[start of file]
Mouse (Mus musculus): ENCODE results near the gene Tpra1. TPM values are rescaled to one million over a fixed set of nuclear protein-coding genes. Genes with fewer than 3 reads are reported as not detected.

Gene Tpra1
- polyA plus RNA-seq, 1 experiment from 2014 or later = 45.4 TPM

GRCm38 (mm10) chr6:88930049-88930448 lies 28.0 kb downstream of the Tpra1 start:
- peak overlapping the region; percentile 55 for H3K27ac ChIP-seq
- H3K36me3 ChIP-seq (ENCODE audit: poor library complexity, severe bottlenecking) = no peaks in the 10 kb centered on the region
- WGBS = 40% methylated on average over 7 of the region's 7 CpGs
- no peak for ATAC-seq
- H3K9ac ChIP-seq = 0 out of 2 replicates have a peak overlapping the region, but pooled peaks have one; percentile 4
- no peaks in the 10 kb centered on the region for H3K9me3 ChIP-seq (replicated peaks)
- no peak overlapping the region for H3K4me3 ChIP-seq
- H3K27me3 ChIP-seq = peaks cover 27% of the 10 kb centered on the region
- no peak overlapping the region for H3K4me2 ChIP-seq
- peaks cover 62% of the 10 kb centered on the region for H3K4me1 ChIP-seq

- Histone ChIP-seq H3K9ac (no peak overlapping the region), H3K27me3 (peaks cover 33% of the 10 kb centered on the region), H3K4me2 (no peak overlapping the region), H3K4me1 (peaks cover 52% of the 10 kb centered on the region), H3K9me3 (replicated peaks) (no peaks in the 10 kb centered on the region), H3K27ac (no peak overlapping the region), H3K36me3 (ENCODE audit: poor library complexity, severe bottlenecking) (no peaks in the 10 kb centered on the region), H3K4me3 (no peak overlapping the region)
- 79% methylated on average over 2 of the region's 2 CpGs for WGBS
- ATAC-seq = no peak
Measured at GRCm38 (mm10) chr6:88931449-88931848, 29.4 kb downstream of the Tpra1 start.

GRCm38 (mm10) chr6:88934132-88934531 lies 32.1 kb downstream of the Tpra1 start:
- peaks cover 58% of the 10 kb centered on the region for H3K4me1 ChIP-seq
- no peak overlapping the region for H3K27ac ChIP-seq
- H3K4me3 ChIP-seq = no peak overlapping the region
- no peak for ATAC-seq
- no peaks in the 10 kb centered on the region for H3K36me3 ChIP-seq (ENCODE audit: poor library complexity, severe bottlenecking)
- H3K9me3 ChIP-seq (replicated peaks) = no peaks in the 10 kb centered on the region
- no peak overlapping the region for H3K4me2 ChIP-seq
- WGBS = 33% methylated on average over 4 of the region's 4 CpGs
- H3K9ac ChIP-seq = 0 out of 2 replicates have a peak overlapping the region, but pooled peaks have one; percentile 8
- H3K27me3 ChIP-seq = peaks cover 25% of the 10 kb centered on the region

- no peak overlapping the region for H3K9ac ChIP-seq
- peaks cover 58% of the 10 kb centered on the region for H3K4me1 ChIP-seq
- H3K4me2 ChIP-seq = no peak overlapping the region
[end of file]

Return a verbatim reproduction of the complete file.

Mouse (Mus musculus): ENCODE results near the gene Tpra1. TPM values are rescaled to one million over a fixed set of nuclear protein-coding genes. Genes with fewer than 3 reads are reported as not detected.

Gene Tpra1
- polyA plus RNA-seq, 1 experiment from 2014 or later = 45.4 TPM

GRCm38 (mm10) chr6:88930049-88930448 lies 28.0 kb downstream of the Tpra1 start:
- peak overlapping the region; percentile 55 for H3K27ac ChIP-seq
- H3K36me3 ChIP-seq (ENCODE audit: poor library complexity, severe bottlenecking) = no peaks in the 10 kb centered on the region
- WGBS = 40% methylated on average over 7 of the region's 7 CpGs
- no peak for ATAC-seq
- H3K9ac ChIP-seq = 0 out of 2 replicates have a peak overlapping the region, but pooled peaks have one; percentile 4
- no peaks in the 10 kb centered on the region for H3K9me3 ChIP-seq (replicated peaks)
- no peak overlapping the region for H3K4me3 ChIP-seq
- H3K27me3 ChIP-seq = peaks cover 27% of the 10 kb centered on the region
- no peak overlapping the region for H3K4me2 ChIP-seq
- peaks cover 62% of the 10 kb centered on the region for H3K4me1 ChIP-seq

- Histone ChIP-seq H3K9ac (no peak overlapping the region), H3K27me3 (peaks cover 33% of the 10 kb centered on the region), H3K4me2 (no peak overlapping the region), H3K4me1 (peaks cover 52% of the 10 kb centered on the region), H3K9me3 (replicated peaks) (no peaks in the 10 kb centered on the region), H3K27ac (no peak overlapping the region), H3K36me3 (ENCODE audit: poor library complexity, severe bottlenecking) (no peaks in the 10 kb centered on the region), H3K4me3 (no peak overlapping the region)
- 79% methylated on average over 2 of the region's 2 CpGs for WGBS
- ATAC-seq = no peak
Measured at GRCm38 (mm10) chr6:88931449-88931848, 29.4 kb downstream of the Tpra1 start.

GRCm38 (mm10) chr6:88934132-88934531 lies 32.1 kb downstream of the Tpra1 start:
- peaks cover 58% of the 10 kb centered on the region for H3K4me1 ChIP-seq
- no peak overlapping the region for H3K27ac ChIP-seq
- H3K4me3 ChIP-seq = no peak overlapping the region
- no peak for ATAC-seq
- no peaks in the 10 kb centered on the region for H3K36me3 ChIP-seq (ENCODE audit: poor library complexity, severe bottlenecking)
- H3K9me3 ChIP-seq (replicated peaks) = no peaks in the 10 kb centered on the region
- no peak overlapping the region for H3K4me2 ChIP-seq
- WGBS = 33% methylated on average over 4 of the region's 4 CpGs
- H3K9ac ChIP-seq = 0 out of 2 replicates have a peak overlapping the region, but pooled peaks have one; percentile 8
- H3K27me3 ChIP-seq = peaks cover 25% of the 10 kb centered on the region

- no peak overlapping the region for H3K9ac ChIP-seq
- peaks cover 58% of the 10 kb centered on the region for H3K4me1 ChIP-seq
- H3K4me2 ChIP-seq = no peak overlapping the region